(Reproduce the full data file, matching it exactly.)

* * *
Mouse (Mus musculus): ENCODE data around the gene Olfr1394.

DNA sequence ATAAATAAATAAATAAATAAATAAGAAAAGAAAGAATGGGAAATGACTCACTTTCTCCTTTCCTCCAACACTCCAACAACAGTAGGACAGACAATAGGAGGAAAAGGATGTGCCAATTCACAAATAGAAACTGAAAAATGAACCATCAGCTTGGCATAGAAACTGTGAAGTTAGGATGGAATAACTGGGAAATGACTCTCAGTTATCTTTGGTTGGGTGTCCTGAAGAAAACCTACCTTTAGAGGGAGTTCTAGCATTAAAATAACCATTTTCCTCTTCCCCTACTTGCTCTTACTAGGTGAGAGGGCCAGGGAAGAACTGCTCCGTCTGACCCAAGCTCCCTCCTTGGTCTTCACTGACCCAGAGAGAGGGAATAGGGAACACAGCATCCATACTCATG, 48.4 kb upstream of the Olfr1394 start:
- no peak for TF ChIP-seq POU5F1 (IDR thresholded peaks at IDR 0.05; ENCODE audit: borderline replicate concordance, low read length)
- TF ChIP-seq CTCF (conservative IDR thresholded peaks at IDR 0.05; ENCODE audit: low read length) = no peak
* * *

Mouse (Mus musculus): ENCODE data around the gene Olfr1394.

DNA sequence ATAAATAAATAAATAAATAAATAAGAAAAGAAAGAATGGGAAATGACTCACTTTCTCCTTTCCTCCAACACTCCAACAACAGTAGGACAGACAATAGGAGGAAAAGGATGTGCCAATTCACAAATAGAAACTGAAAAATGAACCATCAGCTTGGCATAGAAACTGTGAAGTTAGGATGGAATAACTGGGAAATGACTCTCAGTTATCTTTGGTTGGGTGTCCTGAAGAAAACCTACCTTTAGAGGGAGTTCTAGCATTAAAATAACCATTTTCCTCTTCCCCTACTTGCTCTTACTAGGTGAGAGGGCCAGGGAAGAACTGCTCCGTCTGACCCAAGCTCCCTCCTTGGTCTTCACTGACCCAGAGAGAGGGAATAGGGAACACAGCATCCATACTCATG, 48.4 kb upstream of the Olfr1394 start:
- no peak for TF ChIP-seq POU5F1 (IDR thresholded peaks at IDR 0.05; ENCODE audit: borderline replicate concordance, low read length)
- TF ChIP-seq CTCF (conservative IDR thresholded peaks at IDR 0.05; ENCODE audit: low read length) = no peak